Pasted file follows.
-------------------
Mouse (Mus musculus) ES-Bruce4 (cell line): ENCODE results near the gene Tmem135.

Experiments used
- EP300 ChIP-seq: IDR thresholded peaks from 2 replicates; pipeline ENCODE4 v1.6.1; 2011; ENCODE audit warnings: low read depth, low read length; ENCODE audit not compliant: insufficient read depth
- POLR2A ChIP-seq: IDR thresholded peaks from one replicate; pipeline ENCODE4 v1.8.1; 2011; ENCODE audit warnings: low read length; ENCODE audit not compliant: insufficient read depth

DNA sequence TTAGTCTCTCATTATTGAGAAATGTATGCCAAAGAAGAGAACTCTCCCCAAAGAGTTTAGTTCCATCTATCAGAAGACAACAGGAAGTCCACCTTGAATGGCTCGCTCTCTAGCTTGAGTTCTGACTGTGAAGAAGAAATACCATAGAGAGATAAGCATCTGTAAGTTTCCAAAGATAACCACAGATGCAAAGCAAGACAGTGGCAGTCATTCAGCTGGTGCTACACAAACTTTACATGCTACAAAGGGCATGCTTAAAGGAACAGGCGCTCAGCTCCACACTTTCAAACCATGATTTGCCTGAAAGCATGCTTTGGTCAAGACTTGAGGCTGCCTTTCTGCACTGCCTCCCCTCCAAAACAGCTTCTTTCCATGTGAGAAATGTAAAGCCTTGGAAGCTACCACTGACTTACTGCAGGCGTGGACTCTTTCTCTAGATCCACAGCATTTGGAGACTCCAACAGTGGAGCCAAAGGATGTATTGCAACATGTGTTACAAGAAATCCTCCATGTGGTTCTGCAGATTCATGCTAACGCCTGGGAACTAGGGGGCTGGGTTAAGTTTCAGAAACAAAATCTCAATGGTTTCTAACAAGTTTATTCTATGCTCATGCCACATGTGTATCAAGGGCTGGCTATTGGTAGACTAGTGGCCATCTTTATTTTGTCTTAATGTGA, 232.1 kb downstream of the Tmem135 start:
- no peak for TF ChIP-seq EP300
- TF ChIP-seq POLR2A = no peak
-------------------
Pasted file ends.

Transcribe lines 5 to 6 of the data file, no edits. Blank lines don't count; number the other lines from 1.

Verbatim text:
DNA sequence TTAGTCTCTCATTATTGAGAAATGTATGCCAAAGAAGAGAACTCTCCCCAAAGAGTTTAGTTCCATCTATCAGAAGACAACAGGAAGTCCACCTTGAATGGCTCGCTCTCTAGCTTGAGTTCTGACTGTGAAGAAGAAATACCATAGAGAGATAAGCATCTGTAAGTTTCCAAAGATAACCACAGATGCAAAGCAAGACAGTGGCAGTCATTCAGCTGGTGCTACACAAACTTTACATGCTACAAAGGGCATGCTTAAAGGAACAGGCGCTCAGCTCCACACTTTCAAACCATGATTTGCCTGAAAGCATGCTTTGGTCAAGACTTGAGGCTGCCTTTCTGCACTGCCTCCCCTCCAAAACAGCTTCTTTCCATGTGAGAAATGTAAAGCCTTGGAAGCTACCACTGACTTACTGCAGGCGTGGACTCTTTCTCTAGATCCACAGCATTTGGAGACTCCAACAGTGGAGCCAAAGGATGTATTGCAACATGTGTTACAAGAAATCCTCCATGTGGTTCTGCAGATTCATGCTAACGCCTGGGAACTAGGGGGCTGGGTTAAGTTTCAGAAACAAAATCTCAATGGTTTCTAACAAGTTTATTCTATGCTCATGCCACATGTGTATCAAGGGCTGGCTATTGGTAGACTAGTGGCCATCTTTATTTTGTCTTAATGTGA, 232.1 kb downstream of the Tmem135 start:
- no peak for TF ChIP-seq EP300